Tag Archives: drama

My Poland Journal: Index

Today is June 15th.

Exactly 1 year ago today, I left on an airplane with the rest of my drama class on a 15 day trip to Poland.  We saw the country, and we saw the theatre.

I took photos and wrote notes the entire time.

Over the course of the year, I’ve sporadically been putting those notes and photos online.  I find it appropriate, if not entirely coincidental, that my last entry should be published exactly one year from the day of our departure.

You’ll notice in my entries that I switch sporadically between past-tense and present-tense.  This is because half of the time, I’m quoting directly from my journal, and the other half, I’m quoting from memory.  I know that’s a writing faux pas, but I’m not planning on fixing it. Sorry.

So, without further ado, here is the index to My Poland Journal:

So there you have it.  It’s done.

And that’s all I really have to say about that.

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A Few Things Drama Can Bring to Computer Science

So, yesterday I wrote:

[W]hat can Drama bring to Computer Science?

The easy one is presentation/communication skills.  A CS student might be brilliant, but that doesn’t mean they can present or communicate.  And if an idea can’t be communicated, it’s worthless.

But what else?  Any ideas?  I’m going to think about this for a bit, and I’ll see if I can come up with any more.

I posted the question on Twitter, and on my Facebook.  I was quite surprised by the amount of feedback I got back – apparently, quite a few people are interested in this topic.

Thanks for everybody who posted, or who came up to talk to me about this!  Let me summarize what I heard back:

  • Without a doubt, work in Drama hones movement/body senses.  It also trains us to use and take care of our body, and voice, like a musician would take care of a musical instrument.  Spending too much time hunkered over a keyboard can have detrimental effects on the body over time – I can personally admit to having absolutely awful shoulder tension, no doubt to my constant typing.  I only became aware of this tension, and how to deal with it, thanks to my work in Drama.  The dichotomy between body and mind is, in my humble opinion, a Western myth, and when you stop separating them, and get them to work together, amazing things can happen.  Just ask any contact improviser.
  • Drama is also emotional work.  No, this doesn’t mean we sit in a big circle and cry, and get credit for it.  Emotions are something that we study – how to mimic them, how to summon them out of ourselves, how to describe them, and abstractly represent them.  This is where Psychology, Drama, and Human-Computer Interaction might have some overlap.  In particular, it must be remembered that theatre is a communications medium between the actor(s) on stage, and the audience.  A webpage is also a communications medium.  Perhaps the theatre can teach a website a thing or two about communication.  I wonder what Marshall McLuhan would have to say on all of this…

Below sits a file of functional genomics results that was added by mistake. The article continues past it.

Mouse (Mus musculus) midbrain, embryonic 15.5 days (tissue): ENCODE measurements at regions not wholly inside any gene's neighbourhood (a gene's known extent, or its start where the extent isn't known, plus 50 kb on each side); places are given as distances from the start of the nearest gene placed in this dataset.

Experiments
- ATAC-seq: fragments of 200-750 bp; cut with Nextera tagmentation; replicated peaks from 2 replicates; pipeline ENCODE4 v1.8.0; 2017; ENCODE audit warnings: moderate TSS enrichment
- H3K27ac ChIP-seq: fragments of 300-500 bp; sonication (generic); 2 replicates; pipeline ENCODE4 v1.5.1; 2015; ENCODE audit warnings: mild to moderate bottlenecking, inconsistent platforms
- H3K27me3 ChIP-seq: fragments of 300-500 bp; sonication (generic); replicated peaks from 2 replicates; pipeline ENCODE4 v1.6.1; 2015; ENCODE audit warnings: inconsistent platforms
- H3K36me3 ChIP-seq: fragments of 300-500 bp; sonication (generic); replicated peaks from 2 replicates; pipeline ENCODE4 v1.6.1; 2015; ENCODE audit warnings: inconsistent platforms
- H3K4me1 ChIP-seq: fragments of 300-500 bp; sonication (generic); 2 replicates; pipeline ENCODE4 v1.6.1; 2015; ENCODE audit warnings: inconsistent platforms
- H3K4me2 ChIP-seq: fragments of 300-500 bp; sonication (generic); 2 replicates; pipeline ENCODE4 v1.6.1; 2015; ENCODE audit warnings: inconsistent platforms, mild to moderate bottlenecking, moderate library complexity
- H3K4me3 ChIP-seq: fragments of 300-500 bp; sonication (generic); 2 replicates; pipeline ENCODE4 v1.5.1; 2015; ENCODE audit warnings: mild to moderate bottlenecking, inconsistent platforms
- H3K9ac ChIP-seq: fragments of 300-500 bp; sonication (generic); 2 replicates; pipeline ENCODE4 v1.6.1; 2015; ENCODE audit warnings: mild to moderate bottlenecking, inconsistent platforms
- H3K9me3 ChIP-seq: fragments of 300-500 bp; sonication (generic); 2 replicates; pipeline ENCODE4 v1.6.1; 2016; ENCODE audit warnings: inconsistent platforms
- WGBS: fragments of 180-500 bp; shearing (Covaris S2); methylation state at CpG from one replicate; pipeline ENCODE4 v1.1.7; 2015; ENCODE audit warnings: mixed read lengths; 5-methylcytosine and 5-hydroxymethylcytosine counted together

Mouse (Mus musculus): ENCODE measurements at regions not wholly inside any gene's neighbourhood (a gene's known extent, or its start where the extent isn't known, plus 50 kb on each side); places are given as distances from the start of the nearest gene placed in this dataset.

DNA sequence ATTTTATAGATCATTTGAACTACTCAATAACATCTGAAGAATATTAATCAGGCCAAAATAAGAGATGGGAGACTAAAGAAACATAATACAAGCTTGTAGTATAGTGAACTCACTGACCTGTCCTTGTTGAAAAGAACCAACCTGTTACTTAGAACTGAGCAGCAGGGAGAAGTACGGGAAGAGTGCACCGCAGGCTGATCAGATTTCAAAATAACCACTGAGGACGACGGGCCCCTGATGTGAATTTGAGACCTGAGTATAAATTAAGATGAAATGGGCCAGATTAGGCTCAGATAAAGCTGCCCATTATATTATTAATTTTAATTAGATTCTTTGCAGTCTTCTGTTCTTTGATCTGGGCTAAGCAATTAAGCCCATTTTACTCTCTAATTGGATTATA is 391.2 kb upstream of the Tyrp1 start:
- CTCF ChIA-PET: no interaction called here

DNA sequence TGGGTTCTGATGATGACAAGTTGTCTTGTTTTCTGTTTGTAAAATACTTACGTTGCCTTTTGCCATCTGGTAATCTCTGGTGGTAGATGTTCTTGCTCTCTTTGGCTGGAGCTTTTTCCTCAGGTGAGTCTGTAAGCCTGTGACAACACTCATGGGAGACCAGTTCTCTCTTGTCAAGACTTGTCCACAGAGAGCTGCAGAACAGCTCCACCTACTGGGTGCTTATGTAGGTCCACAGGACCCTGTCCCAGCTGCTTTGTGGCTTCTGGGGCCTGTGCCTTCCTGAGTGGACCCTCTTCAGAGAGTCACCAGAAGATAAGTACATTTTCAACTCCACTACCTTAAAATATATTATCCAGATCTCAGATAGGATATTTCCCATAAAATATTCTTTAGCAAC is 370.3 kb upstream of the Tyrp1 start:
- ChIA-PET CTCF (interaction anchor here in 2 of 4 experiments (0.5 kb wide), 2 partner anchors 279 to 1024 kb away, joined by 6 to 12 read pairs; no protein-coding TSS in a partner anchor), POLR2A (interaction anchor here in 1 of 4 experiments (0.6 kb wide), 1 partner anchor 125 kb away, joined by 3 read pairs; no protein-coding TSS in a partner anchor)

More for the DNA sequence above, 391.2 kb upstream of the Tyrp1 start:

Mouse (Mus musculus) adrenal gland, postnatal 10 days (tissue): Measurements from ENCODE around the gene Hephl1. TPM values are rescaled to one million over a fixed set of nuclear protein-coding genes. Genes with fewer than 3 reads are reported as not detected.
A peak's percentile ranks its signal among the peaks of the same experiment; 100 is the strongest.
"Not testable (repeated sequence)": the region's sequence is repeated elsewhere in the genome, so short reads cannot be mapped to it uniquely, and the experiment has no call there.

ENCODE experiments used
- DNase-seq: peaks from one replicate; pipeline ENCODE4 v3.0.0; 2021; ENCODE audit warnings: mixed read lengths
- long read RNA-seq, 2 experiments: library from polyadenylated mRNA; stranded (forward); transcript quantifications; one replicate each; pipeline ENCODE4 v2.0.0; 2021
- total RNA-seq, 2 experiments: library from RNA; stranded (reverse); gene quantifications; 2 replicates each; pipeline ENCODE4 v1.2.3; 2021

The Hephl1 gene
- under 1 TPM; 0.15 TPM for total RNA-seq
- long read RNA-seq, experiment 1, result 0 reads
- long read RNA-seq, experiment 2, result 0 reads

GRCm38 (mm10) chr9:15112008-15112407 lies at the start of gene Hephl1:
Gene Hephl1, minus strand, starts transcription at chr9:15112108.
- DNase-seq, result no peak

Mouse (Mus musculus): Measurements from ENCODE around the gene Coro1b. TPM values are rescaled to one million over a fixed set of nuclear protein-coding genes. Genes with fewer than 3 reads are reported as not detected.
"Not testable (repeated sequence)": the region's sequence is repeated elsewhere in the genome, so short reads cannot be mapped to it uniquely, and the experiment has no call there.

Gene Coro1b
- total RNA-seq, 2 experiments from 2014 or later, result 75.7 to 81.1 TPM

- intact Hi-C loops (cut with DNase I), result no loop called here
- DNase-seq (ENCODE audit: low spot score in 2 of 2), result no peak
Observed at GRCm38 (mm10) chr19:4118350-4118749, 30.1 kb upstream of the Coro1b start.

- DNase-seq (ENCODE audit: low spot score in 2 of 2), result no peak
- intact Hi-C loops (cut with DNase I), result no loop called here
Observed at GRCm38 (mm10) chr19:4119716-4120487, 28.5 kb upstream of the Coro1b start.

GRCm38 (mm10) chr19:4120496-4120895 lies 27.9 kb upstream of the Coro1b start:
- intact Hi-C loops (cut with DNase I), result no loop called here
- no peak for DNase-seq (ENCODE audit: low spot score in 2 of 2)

• Drama folk are creative, and are used to doing impossible, unreasonable things.  If you ask them to fly, they’ll figure out a way of doing it.  It’ll probably be abstract, and involve crazy lighting effects, but they’ll do it.  Production Managers are used to getting crazy, impossible requests from Directors all the time.  In my opinion, that’s what Directors are for!  Sometimes (usually due to time constraints), the Production Manager just says no to the Director – usually, though, they just go ahead and make impossible things happen – like building a triple layered reflection box.  This thing was a beast, and used a ton of computing power for live, context sensitive visual effects. I’m proud to have been a part of that.
  • In Drama, if the project is no fun, the end result suffers.  I’m pretty sure the same goes for software.  Drama students have a way of finding the “game”, the “jeu”, and the “play” (that’s why it’s called a “play”, people!) in what they’re doing.  The best actors are the ones who are clearly having a great time on stage, and are sharing this with the audience.  I believe this is applicable to software development…
  • If you want to think about complex systems, think about the stage.  At any given moment, n actors are on stage, interacting with various bits of set or props, interacting with each other – and each has their own motivation and personal story.  It can’t be a coincidence that the I* modeling language orients itself around terms like “actors” and “goals”.  It also can’t be a coincidence that many adventure game engines refer to in-game sprites as actors…

But now I want to hit the big one.  There is one thing that I really think Drama can bring to Computer Science.  Drama students are very good at it.  From what I can tell, Computer Science students rarely get exposed to it.

That thing is collaboration skills.

I already know that a few of my fellow Drama students will laugh at that – and say, “there are plenty of people in this department without collaboration skills”.  Yes, this is true.  But they tend not to do very well, or produce anything too interesting.